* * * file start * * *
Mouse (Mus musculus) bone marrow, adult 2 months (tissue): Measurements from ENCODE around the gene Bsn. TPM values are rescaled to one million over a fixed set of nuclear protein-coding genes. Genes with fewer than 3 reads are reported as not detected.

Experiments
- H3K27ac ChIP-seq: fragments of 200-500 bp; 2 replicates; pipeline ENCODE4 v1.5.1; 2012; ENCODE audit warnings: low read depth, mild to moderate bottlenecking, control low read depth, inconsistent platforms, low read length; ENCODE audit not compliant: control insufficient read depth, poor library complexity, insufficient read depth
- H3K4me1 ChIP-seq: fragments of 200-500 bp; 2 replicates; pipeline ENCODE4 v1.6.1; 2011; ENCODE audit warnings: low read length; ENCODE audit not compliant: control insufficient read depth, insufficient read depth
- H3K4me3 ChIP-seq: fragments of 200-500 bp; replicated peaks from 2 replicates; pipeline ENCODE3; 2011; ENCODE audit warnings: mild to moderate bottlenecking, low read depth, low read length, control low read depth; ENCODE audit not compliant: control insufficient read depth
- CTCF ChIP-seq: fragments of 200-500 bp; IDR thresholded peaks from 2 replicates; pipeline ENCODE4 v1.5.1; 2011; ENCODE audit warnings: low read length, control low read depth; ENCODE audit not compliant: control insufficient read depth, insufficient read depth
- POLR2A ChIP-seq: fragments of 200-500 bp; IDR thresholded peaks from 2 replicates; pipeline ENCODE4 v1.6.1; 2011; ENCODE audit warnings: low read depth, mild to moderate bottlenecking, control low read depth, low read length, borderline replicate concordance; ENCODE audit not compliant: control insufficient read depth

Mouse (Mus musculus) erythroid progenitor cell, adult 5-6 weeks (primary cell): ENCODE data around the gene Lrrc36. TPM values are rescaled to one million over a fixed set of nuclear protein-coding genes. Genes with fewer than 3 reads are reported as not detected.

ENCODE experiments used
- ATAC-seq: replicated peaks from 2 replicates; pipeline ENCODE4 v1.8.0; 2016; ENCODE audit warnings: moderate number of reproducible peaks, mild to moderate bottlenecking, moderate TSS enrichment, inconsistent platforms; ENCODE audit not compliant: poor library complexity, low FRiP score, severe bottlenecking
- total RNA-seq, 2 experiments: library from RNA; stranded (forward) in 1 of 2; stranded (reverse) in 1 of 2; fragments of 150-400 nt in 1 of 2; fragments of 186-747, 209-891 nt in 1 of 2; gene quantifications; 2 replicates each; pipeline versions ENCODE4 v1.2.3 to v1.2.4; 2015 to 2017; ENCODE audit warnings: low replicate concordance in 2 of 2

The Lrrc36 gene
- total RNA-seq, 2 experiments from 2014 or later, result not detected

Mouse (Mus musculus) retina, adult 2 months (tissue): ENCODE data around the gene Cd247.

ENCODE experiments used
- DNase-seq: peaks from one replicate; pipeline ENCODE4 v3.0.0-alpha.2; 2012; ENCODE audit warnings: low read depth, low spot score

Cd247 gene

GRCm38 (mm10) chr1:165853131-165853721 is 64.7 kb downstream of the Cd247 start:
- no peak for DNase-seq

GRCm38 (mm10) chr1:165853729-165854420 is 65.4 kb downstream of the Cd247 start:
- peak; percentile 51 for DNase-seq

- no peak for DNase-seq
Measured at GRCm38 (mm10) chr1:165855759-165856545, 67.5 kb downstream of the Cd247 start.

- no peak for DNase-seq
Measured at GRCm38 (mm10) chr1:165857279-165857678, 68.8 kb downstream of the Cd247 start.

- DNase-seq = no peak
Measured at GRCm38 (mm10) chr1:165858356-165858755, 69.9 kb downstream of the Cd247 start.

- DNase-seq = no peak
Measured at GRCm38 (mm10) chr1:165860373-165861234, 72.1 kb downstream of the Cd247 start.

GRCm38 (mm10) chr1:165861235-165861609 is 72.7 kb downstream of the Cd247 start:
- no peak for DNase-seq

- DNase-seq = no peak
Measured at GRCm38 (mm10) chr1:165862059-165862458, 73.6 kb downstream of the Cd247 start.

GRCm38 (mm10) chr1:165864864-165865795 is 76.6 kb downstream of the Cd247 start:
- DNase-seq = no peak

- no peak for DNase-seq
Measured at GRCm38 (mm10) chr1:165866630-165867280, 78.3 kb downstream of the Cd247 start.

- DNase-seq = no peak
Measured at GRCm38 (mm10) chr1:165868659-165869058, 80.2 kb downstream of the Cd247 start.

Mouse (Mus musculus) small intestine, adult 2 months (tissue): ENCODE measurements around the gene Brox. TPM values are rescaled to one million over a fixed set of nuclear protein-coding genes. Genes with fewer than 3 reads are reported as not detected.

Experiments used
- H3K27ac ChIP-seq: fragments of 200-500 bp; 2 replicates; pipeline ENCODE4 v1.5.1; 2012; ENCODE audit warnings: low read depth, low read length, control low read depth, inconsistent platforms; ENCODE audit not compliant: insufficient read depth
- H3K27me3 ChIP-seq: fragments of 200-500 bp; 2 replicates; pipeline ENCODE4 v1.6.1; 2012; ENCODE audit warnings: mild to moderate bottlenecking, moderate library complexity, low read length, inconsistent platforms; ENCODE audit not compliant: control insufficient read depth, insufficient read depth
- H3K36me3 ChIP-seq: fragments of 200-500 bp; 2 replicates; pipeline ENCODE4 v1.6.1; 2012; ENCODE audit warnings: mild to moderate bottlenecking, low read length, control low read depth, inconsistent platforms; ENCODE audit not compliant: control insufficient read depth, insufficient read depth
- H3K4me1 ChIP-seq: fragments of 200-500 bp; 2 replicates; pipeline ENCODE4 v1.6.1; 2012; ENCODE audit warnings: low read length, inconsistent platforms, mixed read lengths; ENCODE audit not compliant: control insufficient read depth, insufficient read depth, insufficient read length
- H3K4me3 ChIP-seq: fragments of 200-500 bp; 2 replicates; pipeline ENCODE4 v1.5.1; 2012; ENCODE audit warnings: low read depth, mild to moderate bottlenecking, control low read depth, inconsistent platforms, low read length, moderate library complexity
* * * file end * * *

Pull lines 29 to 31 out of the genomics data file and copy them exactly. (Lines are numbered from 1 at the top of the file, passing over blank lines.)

Measured at GRCm38 (mm10) chr1:165860373-165861234, 72.1 kb downstream of the Cd247 start.

GRCm38 (mm10) chr1:165861235-165861609 is 72.7 kb downstream of the Cd247 start:
- no peak for DNase-seq